Mendelssohn also weighed in on the debate as to the age of the nekudot. Yet, instead of siding with those who concluded that the nekudot were introduced by the Baalei haMesora around 600 CE - as one might have expected – he followed the view of the Zohar and maintained they originated at Sinai!

In his Torah commentary known as the Biur, he mentions the view of Eliyahu Bachur – but disagrees with him and instead chooses to go with:

 “the mekubalim [Kabbalists], specifically the Bahir...[and the] Zohar...which are not only before the close of the Talmudic era, but even before the writing of the Mishna. They all mention the names of the nekkudot.”

This is interesting for two reasons; firstly because Mendelssohn the Maskil selects the Zohar over ‘historical’ sources, and secondly because he also believes the Zohar was indeed an ancient work written by R. Shimon bar Yochai, a thousand years before Moshe de León.


As Dan Rabinowitz shows, the fiery debate as to the age of the nekudot has brought some interesting opinions from some unlikely sources. It is not surprising to see that the Chidah unquestionably supported the view of the Zohar

But it is surprising that people like R. Azaria de Rossi and Moses Mendelssohn, who were regarded as more ‘academic’ than ‘traditional’ by the Renaissance and Enlightenment standards respectively - yet both defended the position of the Zohar.

On the other hand, it is interesting to see that someone like R. Yaakov Emden, a fierce defender of orthodoxy - and a ‘hunter’ of secret followers of Shabbatai Zvi whom he believed had infiltrated into, and were threatening the essence of, mainstream orthodoxy - opted to challenge the very authenticity of the Zohar itself and dated the nekudot to even more recent times than anyone else had.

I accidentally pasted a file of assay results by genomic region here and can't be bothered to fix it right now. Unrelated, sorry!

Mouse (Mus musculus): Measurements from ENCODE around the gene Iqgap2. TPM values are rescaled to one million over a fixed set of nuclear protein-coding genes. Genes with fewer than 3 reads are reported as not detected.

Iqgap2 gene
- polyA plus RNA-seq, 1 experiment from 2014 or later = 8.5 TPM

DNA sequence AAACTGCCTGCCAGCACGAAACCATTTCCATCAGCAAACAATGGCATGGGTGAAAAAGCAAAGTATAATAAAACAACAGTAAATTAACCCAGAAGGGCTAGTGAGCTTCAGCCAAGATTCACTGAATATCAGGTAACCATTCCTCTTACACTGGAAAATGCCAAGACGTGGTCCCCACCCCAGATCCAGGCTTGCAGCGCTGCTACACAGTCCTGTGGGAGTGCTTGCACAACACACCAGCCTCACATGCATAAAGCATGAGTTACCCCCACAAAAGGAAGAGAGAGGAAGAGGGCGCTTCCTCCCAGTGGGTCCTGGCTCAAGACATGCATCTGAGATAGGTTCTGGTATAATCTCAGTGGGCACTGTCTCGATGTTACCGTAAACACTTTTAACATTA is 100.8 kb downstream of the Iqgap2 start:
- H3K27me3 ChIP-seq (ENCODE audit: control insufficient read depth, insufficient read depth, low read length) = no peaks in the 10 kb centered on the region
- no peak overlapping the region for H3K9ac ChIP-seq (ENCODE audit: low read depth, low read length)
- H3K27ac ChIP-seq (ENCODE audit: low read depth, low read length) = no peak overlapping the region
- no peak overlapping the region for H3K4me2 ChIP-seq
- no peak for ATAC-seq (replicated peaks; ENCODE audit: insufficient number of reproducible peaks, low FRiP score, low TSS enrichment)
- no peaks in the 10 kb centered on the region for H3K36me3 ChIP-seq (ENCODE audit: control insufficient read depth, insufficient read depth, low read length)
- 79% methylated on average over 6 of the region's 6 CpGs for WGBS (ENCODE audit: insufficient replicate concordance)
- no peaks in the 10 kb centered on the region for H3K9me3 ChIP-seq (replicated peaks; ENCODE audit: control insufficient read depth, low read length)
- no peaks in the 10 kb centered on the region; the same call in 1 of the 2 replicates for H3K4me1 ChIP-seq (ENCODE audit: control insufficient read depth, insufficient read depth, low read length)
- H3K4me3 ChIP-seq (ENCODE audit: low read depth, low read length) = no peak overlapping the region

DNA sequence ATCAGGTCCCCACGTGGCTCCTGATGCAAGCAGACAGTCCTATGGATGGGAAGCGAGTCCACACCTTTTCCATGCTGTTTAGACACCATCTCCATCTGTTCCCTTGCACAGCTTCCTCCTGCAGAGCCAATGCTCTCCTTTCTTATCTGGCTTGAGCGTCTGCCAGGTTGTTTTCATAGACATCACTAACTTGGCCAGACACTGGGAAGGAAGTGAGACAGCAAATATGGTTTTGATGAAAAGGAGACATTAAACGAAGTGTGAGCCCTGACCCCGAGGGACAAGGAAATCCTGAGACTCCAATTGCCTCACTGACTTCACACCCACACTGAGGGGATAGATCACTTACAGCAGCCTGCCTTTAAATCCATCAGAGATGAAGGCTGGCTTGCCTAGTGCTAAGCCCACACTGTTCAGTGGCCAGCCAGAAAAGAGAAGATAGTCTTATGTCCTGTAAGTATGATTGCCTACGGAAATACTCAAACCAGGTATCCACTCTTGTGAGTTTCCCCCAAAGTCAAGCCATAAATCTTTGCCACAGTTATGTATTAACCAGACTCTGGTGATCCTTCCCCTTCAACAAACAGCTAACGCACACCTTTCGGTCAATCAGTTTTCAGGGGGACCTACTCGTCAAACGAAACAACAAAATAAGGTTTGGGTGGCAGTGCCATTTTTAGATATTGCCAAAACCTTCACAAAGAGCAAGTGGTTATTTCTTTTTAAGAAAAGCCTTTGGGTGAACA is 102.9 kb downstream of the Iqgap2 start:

And it is also interesting to see that with the surfacing of the Zohar, suddenly even the authentic voices of Gaonim like Natronai, and Rishonim like Ibn Ezra and the Machzor Vitry - and the historical records of the schools that specialised in nekudot and texts, like Ben Asher and Ben Naftali - were overwhelmingly silenced.

To bring this debate into our modern era, it would be best to conclude with the opening remarks of Rabinowitz himself:

Recent history has witnessed a rise in the polarization within the Jewish community...

...this polarization is evidenced by – if not exacerbated by – some individuals or groups who have sought to mask the relative heterogeneity of philosophical, historical or halakhic opinions firmly within Orthodox or traditional scholarship.

That is, some rabbinic authorities and authors have attempted to portray Orthodoxy as a unified and monolithic collection of viewpoints, such that any dissent is to be characterized as “out-of-the-mainstream,” if not outright heretical.

This effort to marginalize viewpoints on fundamental topics of Jewish law and philosophy – even though such viewpoints have been the opinion of many distinguished sages – quite obviously promotes polarization by effectively casting disfavored views in a pejorative light.

Orthodox Judaism itself is not homogeneous; instead it is comprised of individuals who espouse many different views and defy rigid categorization. One example of this rich diversity and lack of homogeneity within Orthodox Judaism is the controversy regarding the origins of the system of nekkudot, vowel markers.

...Orthodoxy is comprised of multiple viewpoints, and...the bearers of those views cannot necessarily be categorized by shorthand labels.”


Massoreth  HaMassoreth (Ginsburg).
Nekkudot: The Dots that Connect Us, by Dan Rabinowitz. (Hakirah Journal 2005.)

[1] This can be seen in the Mesha Stone from around 850 BCE, which some believe to have been written in Old Hebrew.
[2] See Messoreth haMessoreth.
[3]Machzor Vitri, p. 192. (Goldschmidt edition.)

[4] Messoreth haMessoreth (Ginsburg) footnote 40.
[5] Zohar on Song of Solomon, 57b, ed. Amsterdam, 1701.

[6] Me'or Enayim, R. Azariah di Rossi, Warsaw 1899 p. 413.
[7] However, see Eliyahu Bachur, where it appears that copies of the Zohar (in manuscript form) were apparently available during Bachur’s lifetime.
[8] Moshe de Léon had claimed he had discovered the 1000-year-old text written by R. Shimon bar Yochai.
[9] Shem haGedolim, Tuv Tam p. 59.
[10] According to Jewish mysticism, the world was created with the Hebrew letters, and the specific Hebrew words for all manner of creation as written and pronounced, provided the life-force for each individual entity.
[11] Nekkudot: The Dots that Connect Us, by Dan Rabinowitz. (Hakirah Journal 2005.)